Affective Approaches: Rethinking Emotions in Resource Extraction

Lill Rastad Bjørst, Frank Sejersen, Kirsten Thisted

Research output: Contribution to book/anthology/report/conference proceedingBook chapterResearchpeer-review

Abstract

By using an affective analytical approach in understanding extractivism we have
demonstrated how emotions are always present, even when the opposite is
claimed. Affects and emotions emerge as essential social drivers within planning,advocating, modifying, or banning extractive projects. The analysis has shown how affects are used productively to evoke legitimacy and trust. We have shown how the orchestration of atmosphere and the disciplining of voices hindered a meaningful conversation with and integration of local citizens. Hence, such an analytical attention opens up the black boxes of the mining apparatus, in this case the part belonging to the consultation process.
This chapter focuses on the consultation processes in Narsaq, South West
Greenland in connection with Greenland Minerals’ mining project in Kuannersuit,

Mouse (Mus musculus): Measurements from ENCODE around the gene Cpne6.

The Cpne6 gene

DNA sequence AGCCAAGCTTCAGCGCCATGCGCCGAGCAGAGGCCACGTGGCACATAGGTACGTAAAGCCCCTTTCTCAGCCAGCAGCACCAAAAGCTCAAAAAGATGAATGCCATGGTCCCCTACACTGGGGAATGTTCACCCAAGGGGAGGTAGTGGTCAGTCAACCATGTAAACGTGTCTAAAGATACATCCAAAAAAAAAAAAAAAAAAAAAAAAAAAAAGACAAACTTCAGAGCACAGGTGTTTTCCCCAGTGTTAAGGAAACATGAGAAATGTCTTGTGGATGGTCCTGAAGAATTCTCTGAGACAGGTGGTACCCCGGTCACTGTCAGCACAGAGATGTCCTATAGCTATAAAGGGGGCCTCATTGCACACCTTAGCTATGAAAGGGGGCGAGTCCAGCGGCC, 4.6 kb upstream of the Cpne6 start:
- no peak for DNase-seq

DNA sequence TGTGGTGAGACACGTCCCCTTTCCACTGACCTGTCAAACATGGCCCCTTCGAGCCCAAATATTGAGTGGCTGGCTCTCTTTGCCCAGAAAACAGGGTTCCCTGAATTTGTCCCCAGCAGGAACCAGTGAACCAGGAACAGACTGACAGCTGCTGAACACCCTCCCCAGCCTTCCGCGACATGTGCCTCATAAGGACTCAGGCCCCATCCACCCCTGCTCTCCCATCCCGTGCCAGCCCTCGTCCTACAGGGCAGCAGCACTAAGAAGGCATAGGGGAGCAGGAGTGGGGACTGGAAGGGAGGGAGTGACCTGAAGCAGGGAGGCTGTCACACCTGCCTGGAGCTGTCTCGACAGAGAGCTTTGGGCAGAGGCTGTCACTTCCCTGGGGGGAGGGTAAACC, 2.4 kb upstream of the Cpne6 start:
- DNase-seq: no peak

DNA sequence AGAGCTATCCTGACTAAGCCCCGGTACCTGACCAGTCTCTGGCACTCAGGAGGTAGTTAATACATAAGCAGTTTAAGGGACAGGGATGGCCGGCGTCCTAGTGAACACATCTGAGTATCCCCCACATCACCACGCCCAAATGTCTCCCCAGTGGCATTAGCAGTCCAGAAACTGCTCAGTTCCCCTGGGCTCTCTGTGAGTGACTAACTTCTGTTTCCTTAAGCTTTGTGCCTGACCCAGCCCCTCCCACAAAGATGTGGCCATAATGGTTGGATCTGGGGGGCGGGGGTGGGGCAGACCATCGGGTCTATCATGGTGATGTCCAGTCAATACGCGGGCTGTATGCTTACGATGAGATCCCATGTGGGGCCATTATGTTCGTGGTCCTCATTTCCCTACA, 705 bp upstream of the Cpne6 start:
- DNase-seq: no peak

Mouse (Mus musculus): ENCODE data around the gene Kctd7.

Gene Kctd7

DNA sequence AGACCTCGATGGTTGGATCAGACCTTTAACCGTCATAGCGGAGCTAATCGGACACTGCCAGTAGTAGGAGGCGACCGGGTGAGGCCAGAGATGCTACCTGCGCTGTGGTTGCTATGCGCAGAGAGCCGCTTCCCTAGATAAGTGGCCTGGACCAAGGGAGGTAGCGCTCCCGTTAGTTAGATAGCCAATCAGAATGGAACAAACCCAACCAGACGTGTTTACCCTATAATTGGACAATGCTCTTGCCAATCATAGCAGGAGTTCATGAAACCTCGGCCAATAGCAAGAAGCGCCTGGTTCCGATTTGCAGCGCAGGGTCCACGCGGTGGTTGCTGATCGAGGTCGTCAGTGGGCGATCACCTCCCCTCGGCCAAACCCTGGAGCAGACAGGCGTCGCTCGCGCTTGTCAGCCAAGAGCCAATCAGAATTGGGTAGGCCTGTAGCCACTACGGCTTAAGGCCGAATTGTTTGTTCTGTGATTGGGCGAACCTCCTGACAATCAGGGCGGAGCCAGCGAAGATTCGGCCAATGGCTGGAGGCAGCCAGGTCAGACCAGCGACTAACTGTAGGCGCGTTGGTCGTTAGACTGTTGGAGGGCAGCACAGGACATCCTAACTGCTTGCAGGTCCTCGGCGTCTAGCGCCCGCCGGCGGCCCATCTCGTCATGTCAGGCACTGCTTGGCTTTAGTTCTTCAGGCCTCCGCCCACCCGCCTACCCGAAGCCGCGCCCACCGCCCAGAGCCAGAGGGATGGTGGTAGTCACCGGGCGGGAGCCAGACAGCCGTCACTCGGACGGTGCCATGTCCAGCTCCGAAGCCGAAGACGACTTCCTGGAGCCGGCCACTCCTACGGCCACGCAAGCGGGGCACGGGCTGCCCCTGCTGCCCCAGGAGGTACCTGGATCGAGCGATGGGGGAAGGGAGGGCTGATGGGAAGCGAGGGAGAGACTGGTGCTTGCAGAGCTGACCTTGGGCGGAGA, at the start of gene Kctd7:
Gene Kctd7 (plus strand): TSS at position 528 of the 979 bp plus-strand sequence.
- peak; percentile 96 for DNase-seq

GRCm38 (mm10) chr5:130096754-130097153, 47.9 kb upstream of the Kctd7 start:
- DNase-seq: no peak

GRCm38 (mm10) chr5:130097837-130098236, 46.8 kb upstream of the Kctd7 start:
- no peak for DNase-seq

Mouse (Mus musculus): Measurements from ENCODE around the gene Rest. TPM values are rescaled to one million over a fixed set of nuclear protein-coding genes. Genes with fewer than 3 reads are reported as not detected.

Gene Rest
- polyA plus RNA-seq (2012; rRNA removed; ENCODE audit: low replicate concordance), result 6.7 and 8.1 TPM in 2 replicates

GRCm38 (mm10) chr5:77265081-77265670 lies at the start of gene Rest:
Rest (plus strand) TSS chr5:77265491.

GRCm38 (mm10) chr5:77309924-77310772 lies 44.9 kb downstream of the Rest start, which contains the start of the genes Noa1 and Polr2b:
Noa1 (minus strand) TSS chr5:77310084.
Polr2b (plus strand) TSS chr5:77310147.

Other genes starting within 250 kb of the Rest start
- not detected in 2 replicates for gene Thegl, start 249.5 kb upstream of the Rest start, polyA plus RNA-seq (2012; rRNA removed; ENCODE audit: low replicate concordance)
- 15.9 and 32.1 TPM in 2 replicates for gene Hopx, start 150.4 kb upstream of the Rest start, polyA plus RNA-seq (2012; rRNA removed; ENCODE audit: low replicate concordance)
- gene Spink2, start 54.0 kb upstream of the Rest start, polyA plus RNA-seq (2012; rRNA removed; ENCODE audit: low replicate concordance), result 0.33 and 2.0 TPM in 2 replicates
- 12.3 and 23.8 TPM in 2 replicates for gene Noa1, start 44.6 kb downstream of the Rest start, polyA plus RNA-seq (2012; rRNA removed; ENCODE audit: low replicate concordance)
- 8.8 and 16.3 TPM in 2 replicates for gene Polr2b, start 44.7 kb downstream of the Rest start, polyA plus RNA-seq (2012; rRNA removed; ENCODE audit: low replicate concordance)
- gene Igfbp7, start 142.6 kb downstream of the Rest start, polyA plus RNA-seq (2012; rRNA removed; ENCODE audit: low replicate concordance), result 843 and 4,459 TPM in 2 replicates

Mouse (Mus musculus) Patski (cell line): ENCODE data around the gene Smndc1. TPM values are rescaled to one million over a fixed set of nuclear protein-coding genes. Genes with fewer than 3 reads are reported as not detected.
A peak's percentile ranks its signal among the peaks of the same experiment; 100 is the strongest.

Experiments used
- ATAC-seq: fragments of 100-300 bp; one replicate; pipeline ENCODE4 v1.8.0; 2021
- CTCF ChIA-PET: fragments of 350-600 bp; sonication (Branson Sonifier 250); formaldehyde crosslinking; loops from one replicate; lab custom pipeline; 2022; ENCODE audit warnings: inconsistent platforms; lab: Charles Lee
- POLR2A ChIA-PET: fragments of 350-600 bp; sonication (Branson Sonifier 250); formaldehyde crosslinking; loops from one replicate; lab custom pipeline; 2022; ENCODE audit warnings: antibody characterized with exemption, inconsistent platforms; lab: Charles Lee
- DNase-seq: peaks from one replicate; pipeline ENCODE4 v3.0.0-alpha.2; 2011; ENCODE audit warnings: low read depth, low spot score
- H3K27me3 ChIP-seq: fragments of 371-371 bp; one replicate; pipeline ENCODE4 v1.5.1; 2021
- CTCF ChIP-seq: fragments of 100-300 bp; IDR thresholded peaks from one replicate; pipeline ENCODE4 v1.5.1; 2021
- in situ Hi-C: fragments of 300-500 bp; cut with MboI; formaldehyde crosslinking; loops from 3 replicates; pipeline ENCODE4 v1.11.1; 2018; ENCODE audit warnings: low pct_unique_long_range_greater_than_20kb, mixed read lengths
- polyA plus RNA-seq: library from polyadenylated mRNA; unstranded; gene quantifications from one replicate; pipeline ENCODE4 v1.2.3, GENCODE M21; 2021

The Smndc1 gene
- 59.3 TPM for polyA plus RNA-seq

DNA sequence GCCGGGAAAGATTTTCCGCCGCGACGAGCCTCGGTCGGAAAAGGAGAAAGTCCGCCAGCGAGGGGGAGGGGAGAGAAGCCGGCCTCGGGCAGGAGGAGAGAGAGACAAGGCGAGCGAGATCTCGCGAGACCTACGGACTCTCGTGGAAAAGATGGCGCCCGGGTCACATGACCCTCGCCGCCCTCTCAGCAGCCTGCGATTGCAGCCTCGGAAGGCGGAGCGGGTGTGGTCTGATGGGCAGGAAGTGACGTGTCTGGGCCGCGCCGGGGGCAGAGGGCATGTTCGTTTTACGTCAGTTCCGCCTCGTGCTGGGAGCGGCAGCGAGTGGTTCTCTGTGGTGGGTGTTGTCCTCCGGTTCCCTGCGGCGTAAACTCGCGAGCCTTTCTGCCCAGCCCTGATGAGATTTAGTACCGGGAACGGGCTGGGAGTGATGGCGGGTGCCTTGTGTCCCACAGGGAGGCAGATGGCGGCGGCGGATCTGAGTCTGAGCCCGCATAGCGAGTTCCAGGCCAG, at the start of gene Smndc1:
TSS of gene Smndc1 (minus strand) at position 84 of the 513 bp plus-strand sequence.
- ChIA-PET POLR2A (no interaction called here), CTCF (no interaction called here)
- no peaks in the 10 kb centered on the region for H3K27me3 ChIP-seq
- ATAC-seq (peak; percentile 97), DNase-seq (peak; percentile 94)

located approximately seven kilometers away from the town. According to the
Mineral Resources Act (Naalakkersuisut, 2009), the consultation meetings are
mandatory when the environmental impact assessment (EIA) and the social
sustainability assessment (SSA) are made available for public consultation.
Original languageEnglish
Title of host publicationResource extraction and Arctic communities: the new extractivist paradigm
EditorsSverker Sörlin
Number of pages165
PublisherCambridge University Press
Pages145
Chapter7
Publication statusAccepted/In press - 17 Aug 2022

Keywords

  • Extractive industries
  • Rare Earth Elements
  • Greenland
  • public consultation
  • Narsaq
  • Uranium
  • Emotions
  • Affect
  • politics
  • Enviroment
  • Inuit

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